Dynamic Lynks Blog

Finding the Right School for Your Child with Special Needs

May 11, 2017

This week we have the wonderful Jenny Wise back again to share her experience and advice on finding the perfect school for your special needs child. Jenny Wise is passionate about giving her children the best education possible, and doing so from home. Summer time often means moving and planning for the upcoming school year. Whether you are looking for IEP advice, what to look for in a school, or exploring all of your educational options - Jenny has insights for you! You can find even more from Jenny on her website, Special Home Educator.

 

Once you’ve made the decision to move, there are several factors that come into play such as the safety of the neighborhood, finding a new pediatrician or locating the best parks and playgrounds. As the parent of a special needs child, an important factor to consider is how to find the right school to meet your expectations and your child’s needs.

 

Is My Child Eligible for Special Education Services?

 

Each year over 6.8 million children in the U.S. receive special education services designed to meet his or her unique needs and assist them in learning the skills and information set forth in the general education curriculum. Defined, special education is “instruction that is specially designed to meet the unique needs of children who have disabilities.” The definition is laid out by the Individuals with Disabilities Education Act (IDEA,) with the definition of a disability including the following 13 categories: autism, deafness, deaf-blindness, hearing impairment, intellectual disabilities, multiple disabilities, orthopedic impairment, other health impairment, serious emotional disturbance, specific learning disability, speech/language impairment, traumatic brain injury, and visual impairment.

 

To determine if your child is eligible for special education services, you can ask the school to evaluate your child. However, if the school thinks your child may have a disability, they will often request your permission to perform an evaluation.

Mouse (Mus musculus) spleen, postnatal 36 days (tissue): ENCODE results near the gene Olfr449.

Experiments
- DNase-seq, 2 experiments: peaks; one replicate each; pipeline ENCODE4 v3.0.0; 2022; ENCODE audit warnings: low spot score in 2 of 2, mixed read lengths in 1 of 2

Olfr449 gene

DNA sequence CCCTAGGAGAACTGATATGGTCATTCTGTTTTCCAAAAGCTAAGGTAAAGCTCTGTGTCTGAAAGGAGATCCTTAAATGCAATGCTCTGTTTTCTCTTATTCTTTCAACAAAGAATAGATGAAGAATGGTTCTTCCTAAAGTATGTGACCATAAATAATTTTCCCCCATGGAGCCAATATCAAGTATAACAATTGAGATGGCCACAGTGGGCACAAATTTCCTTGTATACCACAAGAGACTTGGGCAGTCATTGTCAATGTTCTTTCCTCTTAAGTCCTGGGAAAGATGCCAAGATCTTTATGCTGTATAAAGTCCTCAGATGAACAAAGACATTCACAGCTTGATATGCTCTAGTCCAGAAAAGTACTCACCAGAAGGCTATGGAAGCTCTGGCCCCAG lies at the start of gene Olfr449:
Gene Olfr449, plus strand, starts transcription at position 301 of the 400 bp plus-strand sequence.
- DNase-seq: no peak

The Importance of an IEP 

 

If your child is to receive special education services, IDEA requires public schools to develop an Individualized Education Program (IEP) to identify your child’s learning needs as well as the services the school will provide. According to parent resource Understood, the IEP is a legally binding document and the school must provide everything laid out in the IEP. A typical IEP will include the following:

 

·      A statement of your child’s present level of performance and their annual educational goals

 

·      Special education services the school will provide to your child to help them meet outlined

       educational goals, including modifications and accommodations

 

·      A detailed plan for how the school will measure your child’s educational progress

 

·      For high school children, the IEP will include a preparation plan for life after high school

 

An IEP involves assessment of your child by qualified individuals specific to your child’s needs such as a special educator, psychologist, physical therapist, or vision/hearing specialist. According to Kids Health, once an IEP is in place, the services and goals it outlines can often be provided in a standard school environment such as a regular classroom or special resource room, which can serve as a group environment for children with similar needs. If your child requires a higher level of intervention, they may be placed in a special education room where the teacher has specialized training in helping children with special needs. These classrooms typically have fewer students than a regular classroom. Children typically spend most of the day in a special education classroom, but may join regular classes for nonacademic activities such as art or gym.

 

Visit Prospective Schools 

 

Before you make the move, call prospective schools and set up visits, being sure to let them know that your child has an IEP. If you are looking into placing your child in a private or charter school, Noodle suggests asking if they are accepting new students with special needs, as some have waiting lists or aren’t equipped to meet the needs of your child. It is important that you are upfront and honest about your child’s special needs to avoid wasting time on schools or programs that don’t meet your expectations and your child’s needs.

 

Consider visiting schools to get an idea of the school environment, meet the principal, and possibly meet with teachers and look in on a class or two. As you make the choice as to what school is best for your child, remember that every situation is unique, and the best school for your child may not be the best for another.

 

Thank you Jenny for sharing your wisdom and experience with our community. If you are a new parent to the world of special needs, I suggest you check out some of my previous blog posts all about autism and finding the best therapies to meet your child's needs.

 

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